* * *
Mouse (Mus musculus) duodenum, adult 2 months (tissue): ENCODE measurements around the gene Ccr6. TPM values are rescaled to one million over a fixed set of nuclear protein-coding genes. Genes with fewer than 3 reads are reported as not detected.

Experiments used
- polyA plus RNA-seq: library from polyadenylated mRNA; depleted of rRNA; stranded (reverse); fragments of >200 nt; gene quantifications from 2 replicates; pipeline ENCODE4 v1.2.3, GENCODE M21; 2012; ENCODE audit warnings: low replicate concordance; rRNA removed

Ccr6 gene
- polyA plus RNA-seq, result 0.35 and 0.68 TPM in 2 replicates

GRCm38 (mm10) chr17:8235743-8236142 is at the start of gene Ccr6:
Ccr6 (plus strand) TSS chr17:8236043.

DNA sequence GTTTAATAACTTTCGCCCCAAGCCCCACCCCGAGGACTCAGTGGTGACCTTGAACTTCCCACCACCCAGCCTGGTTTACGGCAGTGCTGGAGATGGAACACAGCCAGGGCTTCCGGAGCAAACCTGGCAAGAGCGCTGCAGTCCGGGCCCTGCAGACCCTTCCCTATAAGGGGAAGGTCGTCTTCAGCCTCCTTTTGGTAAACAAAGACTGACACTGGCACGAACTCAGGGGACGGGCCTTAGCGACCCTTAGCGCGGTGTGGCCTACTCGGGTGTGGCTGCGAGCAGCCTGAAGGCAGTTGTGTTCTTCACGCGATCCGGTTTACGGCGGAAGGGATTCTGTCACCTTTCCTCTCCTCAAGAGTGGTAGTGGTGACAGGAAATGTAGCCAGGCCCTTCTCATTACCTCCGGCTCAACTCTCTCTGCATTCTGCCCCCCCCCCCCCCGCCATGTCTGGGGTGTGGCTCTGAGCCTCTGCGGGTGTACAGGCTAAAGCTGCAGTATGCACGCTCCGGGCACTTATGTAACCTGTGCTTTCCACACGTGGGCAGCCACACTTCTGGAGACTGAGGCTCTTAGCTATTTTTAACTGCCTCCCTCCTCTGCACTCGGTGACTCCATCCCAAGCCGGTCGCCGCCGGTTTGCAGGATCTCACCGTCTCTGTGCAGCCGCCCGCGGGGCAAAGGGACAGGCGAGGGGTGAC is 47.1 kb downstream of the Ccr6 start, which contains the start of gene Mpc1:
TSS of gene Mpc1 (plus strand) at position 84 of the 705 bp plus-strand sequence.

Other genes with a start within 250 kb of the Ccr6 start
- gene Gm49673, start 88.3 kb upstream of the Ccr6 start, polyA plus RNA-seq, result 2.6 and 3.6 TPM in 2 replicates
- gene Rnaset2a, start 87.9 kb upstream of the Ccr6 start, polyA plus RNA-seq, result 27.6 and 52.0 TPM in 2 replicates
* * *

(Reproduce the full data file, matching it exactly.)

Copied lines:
Mouse (Mus musculus) duodenum, adult 2 months (tissue): ENCODE measurements around the gene Ccr6. TPM values are rescaled to one million over a fixed set of nuclear protein-coding genes. Genes with fewer than 3 reads are reported as not detected.

Experiments used
- polyA plus RNA-seq: library from polyadenylated mRNA; depleted of rRNA; stranded (reverse); fragments of >200 nt; gene quantifications from 2 replicates; pipeline ENCODE4 v1.2.3, GENCODE M21; 2012; ENCODE audit warnings: low replicate concordance; rRNA removed

Ccr6 gene
- polyA plus RNA-seq, result 0.35 and 0.68 TPM in 2 replicates

GRCm38 (mm10) chr17:8235743-8236142 is at the start of gene Ccr6:
Ccr6 (plus strand) TSS chr17:8236043.

DNA sequence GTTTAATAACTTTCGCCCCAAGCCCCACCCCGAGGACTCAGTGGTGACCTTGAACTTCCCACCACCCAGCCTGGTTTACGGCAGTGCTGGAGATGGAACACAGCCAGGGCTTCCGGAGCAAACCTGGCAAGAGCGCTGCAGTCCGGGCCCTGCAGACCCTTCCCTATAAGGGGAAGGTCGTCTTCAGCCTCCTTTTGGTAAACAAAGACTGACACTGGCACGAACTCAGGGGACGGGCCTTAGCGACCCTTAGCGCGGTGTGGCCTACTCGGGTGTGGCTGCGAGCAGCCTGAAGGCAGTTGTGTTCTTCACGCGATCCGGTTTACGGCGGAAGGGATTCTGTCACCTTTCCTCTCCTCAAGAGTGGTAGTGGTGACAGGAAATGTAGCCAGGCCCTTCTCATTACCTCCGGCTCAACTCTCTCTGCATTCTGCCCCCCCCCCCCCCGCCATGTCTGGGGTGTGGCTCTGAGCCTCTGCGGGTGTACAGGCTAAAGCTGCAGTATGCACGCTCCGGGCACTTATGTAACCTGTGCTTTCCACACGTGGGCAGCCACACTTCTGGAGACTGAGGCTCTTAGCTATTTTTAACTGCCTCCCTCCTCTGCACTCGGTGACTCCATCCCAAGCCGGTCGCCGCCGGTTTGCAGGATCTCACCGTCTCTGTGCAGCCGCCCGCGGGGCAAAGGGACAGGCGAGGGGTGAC is 47.1 kb downstream of the Ccr6 start, which contains the start of gene Mpc1:
TSS of gene Mpc1 (plus strand) at position 84 of the 705 bp plus-strand sequence.

Other genes with a start within 250 kb of the Ccr6 start
- gene Gm49673, start 88.3 kb upstream of the Ccr6 start, polyA plus RNA-seq, result 2.6 and 3.6 TPM in 2 replicates
- gene Rnaset2a, start 87.9 kb upstream of the Ccr6 start, polyA plus RNA-seq, result 27.6 and 52.0 TPM in 2 replicates